University Museums

Title: Walking the Landscape
Name: Mural
Date: 1988
Medium: Oil on canvas
Dimensions: 72 x 210 in. (182.9 x 533.4 cm)
Classification: Paintings
Credit Line: An Iowa Art in State Buildings Project originally commissioned for the Black Engineering Building. In the Art on Campus Collection, University Museums, Iowa State University, Ames, Iowa.
Location: Iowa State University, Gerdin Business Building
Object Number: U88.82
More Information
The Iowa Art in State Building Projects began at Iowa State in 1982, and by 1988 one of the first public art projects was complete and installed in a second floor corridor of Black Engineering. The fourteen foot mural was commissioned from Keith Achepohl, an artist and professor at the University of Iowa. The engineering faculty commissioned a work of art that expressed lasting human relationships, and the only nod to engineering processes was the stone wall depicted in the mural's foreground. The far-view is a rugged, uninhabited landscape -reminiscent of Afghanistan, a country the artist had then recently visited. The foreground is a cut stone wall with and inscribed man and woman, walking together and other images of caressing hands. These tender, human gestures speak to the character and qualities of civilization, and how people survive and thrive in an inhospitable land-through human love and support.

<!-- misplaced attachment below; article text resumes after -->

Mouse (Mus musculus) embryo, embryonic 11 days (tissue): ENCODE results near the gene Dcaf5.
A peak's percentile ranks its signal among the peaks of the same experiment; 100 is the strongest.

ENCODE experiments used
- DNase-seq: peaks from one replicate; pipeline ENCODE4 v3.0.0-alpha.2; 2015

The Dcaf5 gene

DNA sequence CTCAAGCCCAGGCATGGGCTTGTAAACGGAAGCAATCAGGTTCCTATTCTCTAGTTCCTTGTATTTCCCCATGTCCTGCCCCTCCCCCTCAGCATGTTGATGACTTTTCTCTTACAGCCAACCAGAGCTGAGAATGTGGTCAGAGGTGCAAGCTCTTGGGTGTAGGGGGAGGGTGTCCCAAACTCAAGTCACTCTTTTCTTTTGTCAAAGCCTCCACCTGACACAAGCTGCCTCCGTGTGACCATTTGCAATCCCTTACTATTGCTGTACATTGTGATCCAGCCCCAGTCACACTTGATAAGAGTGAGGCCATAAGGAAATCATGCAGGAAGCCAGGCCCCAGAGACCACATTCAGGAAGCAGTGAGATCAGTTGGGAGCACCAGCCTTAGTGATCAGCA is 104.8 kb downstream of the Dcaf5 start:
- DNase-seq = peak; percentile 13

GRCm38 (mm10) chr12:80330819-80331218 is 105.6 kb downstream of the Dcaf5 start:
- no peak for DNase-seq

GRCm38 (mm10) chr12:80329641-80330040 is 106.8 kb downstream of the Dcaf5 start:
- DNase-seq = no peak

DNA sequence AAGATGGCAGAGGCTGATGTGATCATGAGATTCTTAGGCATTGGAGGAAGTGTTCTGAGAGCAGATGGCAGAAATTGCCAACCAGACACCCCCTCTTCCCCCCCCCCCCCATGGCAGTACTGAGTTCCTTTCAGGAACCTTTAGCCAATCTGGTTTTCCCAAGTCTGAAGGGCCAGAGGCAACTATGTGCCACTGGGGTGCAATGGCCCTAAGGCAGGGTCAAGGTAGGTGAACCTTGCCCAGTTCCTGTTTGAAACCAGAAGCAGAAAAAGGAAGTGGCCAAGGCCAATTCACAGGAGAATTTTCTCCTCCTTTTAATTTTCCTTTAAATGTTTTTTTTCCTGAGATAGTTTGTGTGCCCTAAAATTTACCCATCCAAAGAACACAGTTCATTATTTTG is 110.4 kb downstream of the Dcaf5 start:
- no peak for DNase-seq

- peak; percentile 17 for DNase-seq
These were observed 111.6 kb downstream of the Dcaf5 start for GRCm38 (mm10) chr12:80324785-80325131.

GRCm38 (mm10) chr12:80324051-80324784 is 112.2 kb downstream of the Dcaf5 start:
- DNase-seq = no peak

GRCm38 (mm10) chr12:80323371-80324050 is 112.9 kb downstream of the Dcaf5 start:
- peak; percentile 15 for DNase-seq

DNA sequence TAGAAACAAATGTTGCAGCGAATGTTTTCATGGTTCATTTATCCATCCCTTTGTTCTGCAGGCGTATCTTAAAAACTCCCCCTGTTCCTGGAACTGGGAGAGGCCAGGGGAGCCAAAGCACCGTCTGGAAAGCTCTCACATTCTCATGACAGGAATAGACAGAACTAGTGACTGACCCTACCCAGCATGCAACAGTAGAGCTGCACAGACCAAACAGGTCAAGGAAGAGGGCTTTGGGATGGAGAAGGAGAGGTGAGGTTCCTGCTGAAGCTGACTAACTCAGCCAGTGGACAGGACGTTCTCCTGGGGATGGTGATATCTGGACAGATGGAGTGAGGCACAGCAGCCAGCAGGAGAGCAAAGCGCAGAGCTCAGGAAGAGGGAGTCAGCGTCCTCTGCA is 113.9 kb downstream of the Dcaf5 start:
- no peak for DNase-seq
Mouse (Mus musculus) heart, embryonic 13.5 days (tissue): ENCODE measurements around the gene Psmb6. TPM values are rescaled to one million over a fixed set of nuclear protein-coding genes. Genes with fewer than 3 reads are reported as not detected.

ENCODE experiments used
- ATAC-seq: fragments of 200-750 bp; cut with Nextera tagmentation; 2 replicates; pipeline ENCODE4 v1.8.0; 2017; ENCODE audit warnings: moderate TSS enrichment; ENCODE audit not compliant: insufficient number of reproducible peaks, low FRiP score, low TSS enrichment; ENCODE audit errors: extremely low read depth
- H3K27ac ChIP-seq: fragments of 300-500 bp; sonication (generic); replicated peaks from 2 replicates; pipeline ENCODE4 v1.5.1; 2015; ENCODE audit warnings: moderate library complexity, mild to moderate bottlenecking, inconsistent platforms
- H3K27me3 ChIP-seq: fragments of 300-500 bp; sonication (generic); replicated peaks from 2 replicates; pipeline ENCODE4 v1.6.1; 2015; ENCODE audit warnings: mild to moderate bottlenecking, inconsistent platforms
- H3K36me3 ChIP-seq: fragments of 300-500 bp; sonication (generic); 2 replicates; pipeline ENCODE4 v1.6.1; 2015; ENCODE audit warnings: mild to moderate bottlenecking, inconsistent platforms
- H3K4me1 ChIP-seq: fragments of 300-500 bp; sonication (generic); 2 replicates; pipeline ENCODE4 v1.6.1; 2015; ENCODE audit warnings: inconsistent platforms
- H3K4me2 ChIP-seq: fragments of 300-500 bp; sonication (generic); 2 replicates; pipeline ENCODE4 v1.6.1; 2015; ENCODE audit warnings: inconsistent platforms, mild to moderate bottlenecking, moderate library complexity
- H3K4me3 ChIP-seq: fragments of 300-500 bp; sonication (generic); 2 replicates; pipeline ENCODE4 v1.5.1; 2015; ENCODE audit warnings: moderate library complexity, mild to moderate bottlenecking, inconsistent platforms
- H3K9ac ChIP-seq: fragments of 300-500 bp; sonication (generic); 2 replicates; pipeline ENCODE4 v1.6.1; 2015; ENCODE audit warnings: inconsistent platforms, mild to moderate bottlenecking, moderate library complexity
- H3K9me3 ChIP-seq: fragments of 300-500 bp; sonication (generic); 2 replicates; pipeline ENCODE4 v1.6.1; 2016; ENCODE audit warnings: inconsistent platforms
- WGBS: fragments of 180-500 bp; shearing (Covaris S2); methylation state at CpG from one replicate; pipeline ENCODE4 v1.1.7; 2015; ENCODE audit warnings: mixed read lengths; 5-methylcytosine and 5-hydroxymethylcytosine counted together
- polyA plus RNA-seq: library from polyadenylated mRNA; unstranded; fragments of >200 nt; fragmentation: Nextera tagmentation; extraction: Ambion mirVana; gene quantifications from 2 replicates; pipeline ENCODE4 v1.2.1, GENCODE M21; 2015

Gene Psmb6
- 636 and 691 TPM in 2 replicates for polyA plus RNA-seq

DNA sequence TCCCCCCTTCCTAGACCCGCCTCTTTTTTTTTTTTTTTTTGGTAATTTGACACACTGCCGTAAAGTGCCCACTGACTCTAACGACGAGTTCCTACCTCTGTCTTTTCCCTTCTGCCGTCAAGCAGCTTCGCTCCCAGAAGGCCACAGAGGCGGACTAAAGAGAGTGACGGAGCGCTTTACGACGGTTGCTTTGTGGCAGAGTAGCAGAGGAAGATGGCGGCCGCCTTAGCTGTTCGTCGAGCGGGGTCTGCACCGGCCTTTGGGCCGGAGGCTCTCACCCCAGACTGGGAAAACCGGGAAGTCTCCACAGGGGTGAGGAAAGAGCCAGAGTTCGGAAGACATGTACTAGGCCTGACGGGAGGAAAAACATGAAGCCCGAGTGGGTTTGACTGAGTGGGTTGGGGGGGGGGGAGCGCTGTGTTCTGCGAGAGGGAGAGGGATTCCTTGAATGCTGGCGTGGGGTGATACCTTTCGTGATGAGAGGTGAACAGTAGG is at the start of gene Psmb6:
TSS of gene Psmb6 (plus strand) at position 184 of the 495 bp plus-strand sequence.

Recently (2009) campus planning and remodeling in Black Engineering required the removal of the mural to a new location. And on April 1, 2009 the mural was craned from the building and taken to the Gerdin Building, where it has installed on the third level lobby. While most of the Art on Campus Collection works of art do not move about campus, periodically a new location is required, which might also inspire new viewers and new interpretations of the public art.

The idea centers around the concept of wandering the landscaspe, secure in being part of it and passing on what has been gleaned from being part of it. A kind of generative existence. Both are quite literal & I hope poetic way of seeing ourselves as eternal pilgrims, discoverers and transmitters. The landscape would become, in final version, more colorful and reflect changes of season, the figures would become heroic, the hands on right with the landscape reading as heroic from down the hall, inviting participation in the idea of generation. (Some thoughts about the mural by the artist as presented during the proposal stage.)